Andrew in a later response challenges the "anamorphic is brighter" argument, saying that "I have tried it and in my tests there is no visible difference in quality between using an anamorphic lens and simply zooming out so that the bars top and bottom are over scanned." I have two problems with this statement. First, if using the extra glass plus the vertical stretch scaling destroys the 1:1 pixel mapping that is "vital for a digital image's natural clarity and sharpness," then how could he say that there is no visible difference in quality when comparing using a lens to zooming? That simply makes no sense. If the stretch scaling truly destroys the image's clarity and sharpness, it should have been obvious that the lens image was inferior to the zoomed. Yet Andrew himself could not see these supposed negative effects. However, the main issue I have here is that using an anamorphic lens does IN FACT create a brighter image than zooming in almost every install configuration. All it takes to confirm this is a simple light measurement taken after applying either method to achieve a 2.35:1 image. In most cases, the brightness increase will be around 20%, with up to 30% improvement possible in some scenarios. This is easily confirmable, AND repeatable. The other way to prove this is to set up two identical projectors side by side with the same throw and settings and zoom one and "lens" the other. Side by side the improvement in brightness (and apparent color saturation, although an illusion due to the brightness increase) is obvious. I challenge anyone to try this. However, I can understand why someone who tries one and then the other in succession
may not find the increase in brightness as noticeable, but that is only because of how our brains work. Our memory for comparing relative brightness is extremely poor the longer the time between comparisons. When you consider just how slow the typical zoom process is combined with how long it takes to then set up the lens for comparison, you can see how it renders sequential comparisons meaningless. The long and short of it is that the increase in brightness using a lens is a very real - and measurable - improvement. When you see end users constantly striving for larger and larger screens, you can understand how achieving greater brightness becomes a real benefit. Add 3D to the mix and the argument becomes even more compelling. Of course, Andrew did not address the other downsides to zooming (such as black bars and menus actually projected onto walls, misalignments over time, etc) but he is correct to point out that some of us here have "vested interests" in advocating for one method over the other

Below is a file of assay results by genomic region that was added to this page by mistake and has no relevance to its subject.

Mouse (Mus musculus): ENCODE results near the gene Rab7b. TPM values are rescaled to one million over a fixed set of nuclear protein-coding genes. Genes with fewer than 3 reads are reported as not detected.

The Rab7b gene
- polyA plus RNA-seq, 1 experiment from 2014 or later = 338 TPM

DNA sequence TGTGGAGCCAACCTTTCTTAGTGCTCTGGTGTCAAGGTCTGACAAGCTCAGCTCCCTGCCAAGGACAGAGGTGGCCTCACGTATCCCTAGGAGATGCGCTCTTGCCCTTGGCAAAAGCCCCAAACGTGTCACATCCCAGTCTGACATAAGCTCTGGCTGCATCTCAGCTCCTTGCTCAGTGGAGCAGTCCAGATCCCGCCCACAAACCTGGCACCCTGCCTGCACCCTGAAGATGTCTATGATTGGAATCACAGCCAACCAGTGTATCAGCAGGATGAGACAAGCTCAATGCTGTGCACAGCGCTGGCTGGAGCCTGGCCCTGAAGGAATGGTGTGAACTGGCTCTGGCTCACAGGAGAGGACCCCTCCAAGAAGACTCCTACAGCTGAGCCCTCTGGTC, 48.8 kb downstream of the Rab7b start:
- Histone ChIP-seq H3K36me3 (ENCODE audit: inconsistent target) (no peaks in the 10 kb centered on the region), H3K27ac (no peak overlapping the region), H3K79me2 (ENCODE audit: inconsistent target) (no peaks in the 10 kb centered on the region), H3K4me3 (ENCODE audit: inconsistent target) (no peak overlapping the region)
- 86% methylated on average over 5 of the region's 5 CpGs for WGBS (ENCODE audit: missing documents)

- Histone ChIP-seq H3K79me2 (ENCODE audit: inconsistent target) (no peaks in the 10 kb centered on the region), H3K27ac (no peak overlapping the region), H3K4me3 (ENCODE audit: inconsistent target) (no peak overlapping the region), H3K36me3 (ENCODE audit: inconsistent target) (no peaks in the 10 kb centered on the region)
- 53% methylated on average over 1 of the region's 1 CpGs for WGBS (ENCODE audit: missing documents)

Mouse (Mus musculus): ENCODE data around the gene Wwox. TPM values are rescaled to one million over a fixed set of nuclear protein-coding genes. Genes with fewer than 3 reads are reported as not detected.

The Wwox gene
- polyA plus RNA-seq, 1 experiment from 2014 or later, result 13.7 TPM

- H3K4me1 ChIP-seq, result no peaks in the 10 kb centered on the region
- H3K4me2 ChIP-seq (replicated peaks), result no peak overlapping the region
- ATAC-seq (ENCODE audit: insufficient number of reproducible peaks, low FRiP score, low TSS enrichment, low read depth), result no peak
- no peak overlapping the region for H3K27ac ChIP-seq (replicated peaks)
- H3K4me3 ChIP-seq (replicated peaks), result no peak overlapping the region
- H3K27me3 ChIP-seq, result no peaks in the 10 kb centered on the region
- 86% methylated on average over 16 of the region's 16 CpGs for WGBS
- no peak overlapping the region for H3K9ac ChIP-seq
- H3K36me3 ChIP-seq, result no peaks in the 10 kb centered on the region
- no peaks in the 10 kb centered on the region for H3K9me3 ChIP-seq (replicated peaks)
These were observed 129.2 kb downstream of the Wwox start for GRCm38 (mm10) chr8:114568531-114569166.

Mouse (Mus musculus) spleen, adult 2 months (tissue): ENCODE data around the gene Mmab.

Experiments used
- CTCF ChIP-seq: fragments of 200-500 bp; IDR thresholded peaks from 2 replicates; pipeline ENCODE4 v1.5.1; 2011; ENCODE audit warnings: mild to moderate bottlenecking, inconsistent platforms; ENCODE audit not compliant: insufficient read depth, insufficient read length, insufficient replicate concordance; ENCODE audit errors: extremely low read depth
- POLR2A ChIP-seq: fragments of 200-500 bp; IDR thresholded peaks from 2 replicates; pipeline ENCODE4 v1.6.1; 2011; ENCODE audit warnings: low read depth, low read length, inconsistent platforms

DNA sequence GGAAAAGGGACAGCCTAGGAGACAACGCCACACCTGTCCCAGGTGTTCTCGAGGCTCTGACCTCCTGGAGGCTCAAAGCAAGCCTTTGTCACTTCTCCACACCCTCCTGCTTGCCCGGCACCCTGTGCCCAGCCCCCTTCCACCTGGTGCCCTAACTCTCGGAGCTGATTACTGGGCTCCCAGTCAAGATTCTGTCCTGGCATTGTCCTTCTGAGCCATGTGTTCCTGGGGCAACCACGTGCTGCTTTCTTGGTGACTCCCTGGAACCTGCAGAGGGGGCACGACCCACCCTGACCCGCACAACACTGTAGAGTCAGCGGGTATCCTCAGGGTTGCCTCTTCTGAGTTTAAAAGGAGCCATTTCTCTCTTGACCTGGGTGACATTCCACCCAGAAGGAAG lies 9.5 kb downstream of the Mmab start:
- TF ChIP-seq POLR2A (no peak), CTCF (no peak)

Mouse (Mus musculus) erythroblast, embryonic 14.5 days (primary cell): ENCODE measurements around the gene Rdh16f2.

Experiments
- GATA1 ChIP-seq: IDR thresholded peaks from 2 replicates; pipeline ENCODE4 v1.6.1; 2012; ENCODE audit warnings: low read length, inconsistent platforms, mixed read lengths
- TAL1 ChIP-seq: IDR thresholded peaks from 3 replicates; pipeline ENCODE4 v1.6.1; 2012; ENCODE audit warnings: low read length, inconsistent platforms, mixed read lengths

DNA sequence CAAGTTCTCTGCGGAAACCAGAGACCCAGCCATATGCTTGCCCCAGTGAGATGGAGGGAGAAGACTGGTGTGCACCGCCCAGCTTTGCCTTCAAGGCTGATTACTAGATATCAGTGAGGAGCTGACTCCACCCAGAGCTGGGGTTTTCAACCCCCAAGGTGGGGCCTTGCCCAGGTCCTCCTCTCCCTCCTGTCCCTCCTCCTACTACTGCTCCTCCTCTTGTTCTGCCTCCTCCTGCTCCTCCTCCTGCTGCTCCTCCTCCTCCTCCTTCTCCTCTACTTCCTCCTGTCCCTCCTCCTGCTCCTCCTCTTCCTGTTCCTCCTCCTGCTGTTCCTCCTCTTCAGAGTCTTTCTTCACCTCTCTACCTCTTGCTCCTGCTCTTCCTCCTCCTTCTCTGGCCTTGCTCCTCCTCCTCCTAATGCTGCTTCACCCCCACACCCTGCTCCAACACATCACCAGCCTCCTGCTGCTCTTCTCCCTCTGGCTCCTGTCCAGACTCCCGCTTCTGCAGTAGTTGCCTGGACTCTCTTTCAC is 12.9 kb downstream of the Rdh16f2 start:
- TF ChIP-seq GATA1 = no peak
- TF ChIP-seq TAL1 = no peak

The last point I want to make in this rather long post is that there is a big difference between theoretical issues with anamorphic (the destruction of 1:1 pixel mapping, for example) and the actual experience of viewing it. To use an example from the audio world, there are those who advocate for 24 bit 192 khz recordings and rail against Redbook CD and lossy mp3 (even at bit rates demonstrated to be transparent to the source). Yet when double blind tests are done comparing 24 / 192 to good old 44.1 / 16, no one is able to reliably hear a difference. The same thing is true of certain high quality "lossy" codecs as compared the original, uncompressed digital file (to be clear, I am not claiming that all lossy music files are transparent to the source, as most are
audibly different, I am referring to those codecs and bitrates that have been demonstrated to be audibly transparent to the source under controlled conditions). Especially in the later case, it is absolutely true that a lossy digital file is missing information as compared to the original digital file. Ultimately, though, it comes down to what we can actually hear. It is much the same with digital video. How much of this is actually visible, vs. how much exists on paper? As many here can attest to, an anamorphic lens combined with a high quality scaler can produce excellent picture quality with a pixel density and brightness greater than achievable by using zoom. And yes, I do have a vested interest in this argument, as I consult for Panamorph. However, like Andrew I am also a filmmaker and someone intimately familiar with aspect ratios, how they are achieved, and the artistic intentions behind them. All of that plays into this discussion.
Lastly, I deliberately stayed out of this thread until now because Andrew is something of a friend in that we have had multiple conversations about filmmaking, 4K, and anamorphic lenses. However, this thread continues to get revived and I thought it appropriate to chime in to clarify a few points from my perspective.